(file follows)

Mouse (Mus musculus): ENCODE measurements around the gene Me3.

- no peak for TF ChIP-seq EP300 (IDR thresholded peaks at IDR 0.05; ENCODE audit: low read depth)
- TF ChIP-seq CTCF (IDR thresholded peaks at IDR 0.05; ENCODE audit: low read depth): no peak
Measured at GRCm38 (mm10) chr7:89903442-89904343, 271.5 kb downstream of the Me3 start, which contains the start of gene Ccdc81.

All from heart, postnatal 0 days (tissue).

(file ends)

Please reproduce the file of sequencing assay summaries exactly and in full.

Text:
Mouse (Mus musculus): ENCODE measurements around the gene Me3.

- no peak for TF ChIP-seq EP300 (IDR thresholded peaks at IDR 0.05; ENCODE audit: low read depth)
- TF ChIP-seq CTCF (IDR thresholded peaks at IDR 0.05; ENCODE audit: low read depth): no peak
Measured at GRCm38 (mm10) chr7:89903442-89904343, 271.5 kb downstream of the Me3 start, which contains the start of gene Ccdc81.

All from heart, postnatal 0 days (tissue).